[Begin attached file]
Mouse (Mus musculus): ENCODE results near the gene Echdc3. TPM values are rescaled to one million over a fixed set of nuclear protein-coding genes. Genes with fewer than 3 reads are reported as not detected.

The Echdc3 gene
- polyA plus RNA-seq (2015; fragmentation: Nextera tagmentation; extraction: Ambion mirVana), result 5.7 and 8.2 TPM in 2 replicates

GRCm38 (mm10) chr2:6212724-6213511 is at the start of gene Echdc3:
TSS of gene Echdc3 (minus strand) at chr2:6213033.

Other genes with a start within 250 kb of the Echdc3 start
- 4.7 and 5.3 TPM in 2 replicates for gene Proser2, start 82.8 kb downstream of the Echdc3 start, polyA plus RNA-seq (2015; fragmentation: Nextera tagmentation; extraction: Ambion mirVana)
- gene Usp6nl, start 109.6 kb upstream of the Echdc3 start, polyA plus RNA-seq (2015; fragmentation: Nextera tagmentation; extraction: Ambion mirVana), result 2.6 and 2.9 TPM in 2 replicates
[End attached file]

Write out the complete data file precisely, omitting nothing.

Mouse (Mus musculus): ENCODE results near the gene Echdc3. TPM values are rescaled to one million over a fixed set of nuclear protein-coding genes. Genes with fewer than 3 reads are reported as not detected.

The Echdc3 gene
- polyA plus RNA-seq (2015; fragmentation: Nextera tagmentation; extraction: Ambion mirVana), result 5.7 and 8.2 TPM in 2 replicates

GRCm38 (mm10) chr2:6212724-6213511 is at the start of gene Echdc3:
TSS of gene Echdc3 (minus strand) at chr2:6213033.

Other genes with a start within 250 kb of the Echdc3 start
- 4.7 and 5.3 TPM in 2 replicates for gene Proser2, start 82.8 kb downstream of the Echdc3 start, polyA plus RNA-seq (2015; fragmentation: Nextera tagmentation; extraction: Ambion mirVana)
- gene Usp6nl, start 109.6 kb upstream of the Echdc3 start, polyA plus RNA-seq (2015; fragmentation: Nextera tagmentation; extraction: Ambion mirVana), result 2.6 and 2.9 TPM in 2 replicates